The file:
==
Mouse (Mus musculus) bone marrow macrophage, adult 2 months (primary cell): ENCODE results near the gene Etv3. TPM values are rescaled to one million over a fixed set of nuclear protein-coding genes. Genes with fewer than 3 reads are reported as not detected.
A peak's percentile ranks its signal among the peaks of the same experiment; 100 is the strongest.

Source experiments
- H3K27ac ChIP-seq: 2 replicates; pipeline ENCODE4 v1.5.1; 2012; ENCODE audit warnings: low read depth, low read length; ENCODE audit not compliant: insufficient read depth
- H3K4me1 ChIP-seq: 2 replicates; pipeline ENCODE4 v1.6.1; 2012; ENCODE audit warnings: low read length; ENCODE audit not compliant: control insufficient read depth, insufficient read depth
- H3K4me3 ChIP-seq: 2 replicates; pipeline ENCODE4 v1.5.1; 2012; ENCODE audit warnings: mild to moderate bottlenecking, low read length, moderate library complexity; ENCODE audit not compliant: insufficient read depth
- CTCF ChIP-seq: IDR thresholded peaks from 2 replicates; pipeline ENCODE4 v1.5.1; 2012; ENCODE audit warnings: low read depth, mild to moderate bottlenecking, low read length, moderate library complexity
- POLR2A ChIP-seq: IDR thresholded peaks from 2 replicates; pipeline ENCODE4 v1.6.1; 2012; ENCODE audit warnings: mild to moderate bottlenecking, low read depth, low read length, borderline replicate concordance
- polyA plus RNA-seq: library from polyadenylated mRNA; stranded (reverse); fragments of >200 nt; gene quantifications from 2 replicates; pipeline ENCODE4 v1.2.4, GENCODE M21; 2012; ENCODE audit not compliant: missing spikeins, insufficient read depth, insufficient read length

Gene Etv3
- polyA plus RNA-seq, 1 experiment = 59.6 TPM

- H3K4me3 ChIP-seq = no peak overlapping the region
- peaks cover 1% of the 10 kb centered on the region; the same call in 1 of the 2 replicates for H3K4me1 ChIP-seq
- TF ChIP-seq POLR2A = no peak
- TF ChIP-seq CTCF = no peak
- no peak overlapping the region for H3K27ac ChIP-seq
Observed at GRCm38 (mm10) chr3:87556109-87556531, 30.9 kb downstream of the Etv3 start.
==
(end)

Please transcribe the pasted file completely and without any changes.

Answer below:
Mouse (Mus musculus) bone marrow macrophage, adult 2 months (primary cell): ENCODE results near the gene Etv3. TPM values are rescaled to one million over a fixed set of nuclear protein-coding genes. Genes with fewer than 3 reads are reported as not detected.
A peak's percentile ranks its signal among the peaks of the same experiment; 100 is the strongest.

Source experiments
- H3K27ac ChIP-seq: 2 replicates; pipeline ENCODE4 v1.5.1; 2012; ENCODE audit warnings: low read depth, low read length; ENCODE audit not compliant: insufficient read depth
- H3K4me1 ChIP-seq: 2 replicates; pipeline ENCODE4 v1.6.1; 2012; ENCODE audit warnings: low read length; ENCODE audit not compliant: control insufficient read depth, insufficient read depth
- H3K4me3 ChIP-seq: 2 replicates; pipeline ENCODE4 v1.5.1; 2012; ENCODE audit warnings: mild to moderate bottlenecking, low read length, moderate library complexity; ENCODE audit not compliant: insufficient read depth
- CTCF ChIP-seq: IDR thresholded peaks from 2 replicates; pipeline ENCODE4 v1.5.1; 2012; ENCODE audit warnings: low read depth, mild to moderate bottlenecking, low read length, moderate library complexity
- POLR2A ChIP-seq: IDR thresholded peaks from 2 replicates; pipeline ENCODE4 v1.6.1; 2012; ENCODE audit warnings: mild to moderate bottlenecking, low read depth, low read length, borderline replicate concordance
- polyA plus RNA-seq: library from polyadenylated mRNA; stranded (reverse); fragments of >200 nt; gene quantifications from 2 replicates; pipeline ENCODE4 v1.2.4, GENCODE M21; 2012; ENCODE audit not compliant: missing spikeins, insufficient read depth, insufficient read length

Gene Etv3
- polyA plus RNA-seq, 1 experiment = 59.6 TPM

- H3K4me3 ChIP-seq = no peak overlapping the region
- peaks cover 1% of the 10 kb centered on the region; the same call in 1 of the 2 replicates for H3K4me1 ChIP-seq
- TF ChIP-seq POLR2A = no peak
- TF ChIP-seq CTCF = no peak
- no peak overlapping the region for H3K27ac ChIP-seq
Observed at GRCm38 (mm10) chr3:87556109-87556531, 30.9 kb downstream of the Etv3 start.